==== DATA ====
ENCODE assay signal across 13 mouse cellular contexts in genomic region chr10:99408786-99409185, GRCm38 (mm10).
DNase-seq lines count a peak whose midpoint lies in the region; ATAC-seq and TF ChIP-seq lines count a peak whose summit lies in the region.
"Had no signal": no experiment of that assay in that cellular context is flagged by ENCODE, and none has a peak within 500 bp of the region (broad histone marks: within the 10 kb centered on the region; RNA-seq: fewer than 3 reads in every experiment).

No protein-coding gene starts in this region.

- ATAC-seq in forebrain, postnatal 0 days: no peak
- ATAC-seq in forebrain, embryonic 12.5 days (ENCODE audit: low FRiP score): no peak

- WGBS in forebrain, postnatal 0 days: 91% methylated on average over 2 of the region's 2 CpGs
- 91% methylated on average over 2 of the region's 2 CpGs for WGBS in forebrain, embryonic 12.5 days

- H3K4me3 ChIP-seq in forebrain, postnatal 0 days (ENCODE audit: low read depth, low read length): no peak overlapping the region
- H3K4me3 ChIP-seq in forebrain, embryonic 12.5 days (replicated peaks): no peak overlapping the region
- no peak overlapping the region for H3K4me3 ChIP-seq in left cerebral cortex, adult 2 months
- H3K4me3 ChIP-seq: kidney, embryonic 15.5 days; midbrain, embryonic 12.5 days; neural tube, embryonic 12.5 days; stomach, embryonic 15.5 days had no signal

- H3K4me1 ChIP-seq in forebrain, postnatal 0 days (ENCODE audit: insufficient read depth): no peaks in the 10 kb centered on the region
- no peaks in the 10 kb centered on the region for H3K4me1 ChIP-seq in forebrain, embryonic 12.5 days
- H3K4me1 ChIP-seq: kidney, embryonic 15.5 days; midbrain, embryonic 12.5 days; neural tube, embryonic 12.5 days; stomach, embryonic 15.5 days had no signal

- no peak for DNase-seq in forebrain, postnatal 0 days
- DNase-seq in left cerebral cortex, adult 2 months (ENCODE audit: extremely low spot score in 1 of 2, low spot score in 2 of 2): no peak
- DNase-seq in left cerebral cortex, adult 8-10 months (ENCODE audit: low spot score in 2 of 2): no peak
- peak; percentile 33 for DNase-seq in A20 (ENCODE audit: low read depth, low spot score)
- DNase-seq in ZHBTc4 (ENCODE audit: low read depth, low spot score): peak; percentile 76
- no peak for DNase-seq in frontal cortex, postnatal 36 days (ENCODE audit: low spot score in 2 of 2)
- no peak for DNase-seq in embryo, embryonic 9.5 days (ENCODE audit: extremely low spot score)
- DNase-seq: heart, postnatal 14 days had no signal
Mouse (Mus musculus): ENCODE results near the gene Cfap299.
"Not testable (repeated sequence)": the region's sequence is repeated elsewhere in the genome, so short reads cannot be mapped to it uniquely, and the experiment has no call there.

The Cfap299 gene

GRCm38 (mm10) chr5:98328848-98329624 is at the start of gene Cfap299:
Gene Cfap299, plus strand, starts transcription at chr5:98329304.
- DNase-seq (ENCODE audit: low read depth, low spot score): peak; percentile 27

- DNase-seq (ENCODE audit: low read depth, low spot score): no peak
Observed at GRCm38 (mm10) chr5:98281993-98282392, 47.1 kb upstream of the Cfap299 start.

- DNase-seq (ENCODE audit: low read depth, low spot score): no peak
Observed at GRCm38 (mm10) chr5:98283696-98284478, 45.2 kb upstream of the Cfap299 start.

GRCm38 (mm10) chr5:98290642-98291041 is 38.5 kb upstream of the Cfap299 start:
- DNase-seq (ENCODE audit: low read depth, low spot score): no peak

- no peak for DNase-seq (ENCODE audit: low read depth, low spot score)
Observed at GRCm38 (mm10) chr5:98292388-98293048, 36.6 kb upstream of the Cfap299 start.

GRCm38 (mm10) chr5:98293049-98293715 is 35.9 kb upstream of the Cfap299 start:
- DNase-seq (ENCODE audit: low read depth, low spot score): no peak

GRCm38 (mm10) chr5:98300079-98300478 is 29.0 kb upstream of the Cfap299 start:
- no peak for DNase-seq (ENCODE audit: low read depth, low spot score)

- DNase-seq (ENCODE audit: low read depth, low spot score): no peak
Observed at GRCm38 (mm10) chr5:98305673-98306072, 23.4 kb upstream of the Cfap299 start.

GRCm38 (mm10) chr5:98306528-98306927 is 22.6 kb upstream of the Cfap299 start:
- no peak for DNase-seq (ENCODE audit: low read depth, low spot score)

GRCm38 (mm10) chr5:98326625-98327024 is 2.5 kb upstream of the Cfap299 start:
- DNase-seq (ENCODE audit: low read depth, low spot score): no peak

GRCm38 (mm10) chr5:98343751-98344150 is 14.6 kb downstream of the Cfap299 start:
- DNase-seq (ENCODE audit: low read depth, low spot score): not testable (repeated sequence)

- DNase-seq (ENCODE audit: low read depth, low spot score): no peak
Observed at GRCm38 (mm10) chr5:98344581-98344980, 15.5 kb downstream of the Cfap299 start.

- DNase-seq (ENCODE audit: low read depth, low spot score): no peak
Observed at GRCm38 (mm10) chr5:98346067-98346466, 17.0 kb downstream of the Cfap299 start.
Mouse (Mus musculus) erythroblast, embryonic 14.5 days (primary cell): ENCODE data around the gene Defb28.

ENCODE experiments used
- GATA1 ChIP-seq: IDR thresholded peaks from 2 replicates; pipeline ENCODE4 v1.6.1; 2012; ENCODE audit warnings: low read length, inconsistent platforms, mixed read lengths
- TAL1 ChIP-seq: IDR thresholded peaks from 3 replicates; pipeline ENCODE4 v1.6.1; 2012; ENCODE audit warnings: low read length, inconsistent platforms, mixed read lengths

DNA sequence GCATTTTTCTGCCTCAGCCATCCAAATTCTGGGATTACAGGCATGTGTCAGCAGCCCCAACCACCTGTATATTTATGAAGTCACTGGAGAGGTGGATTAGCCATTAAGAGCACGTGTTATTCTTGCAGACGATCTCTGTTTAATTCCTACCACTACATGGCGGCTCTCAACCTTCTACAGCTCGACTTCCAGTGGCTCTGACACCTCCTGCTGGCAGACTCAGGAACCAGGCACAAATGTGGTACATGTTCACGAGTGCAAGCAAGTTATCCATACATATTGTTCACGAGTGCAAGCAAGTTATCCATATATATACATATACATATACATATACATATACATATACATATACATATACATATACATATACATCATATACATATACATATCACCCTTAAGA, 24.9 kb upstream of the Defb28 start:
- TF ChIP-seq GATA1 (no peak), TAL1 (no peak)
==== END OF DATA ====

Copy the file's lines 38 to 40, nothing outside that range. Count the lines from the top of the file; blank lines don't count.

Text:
GRCm38 (mm10) chr5:98293049-98293715 is 35.9 kb upstream of the Cfap299 start:
- DNase-seq (ENCODE audit: low read depth, low spot score): no peak

GRCm38 (mm10) chr5:98300079-98300478 is 29.0 kb upstream of the Cfap299 start: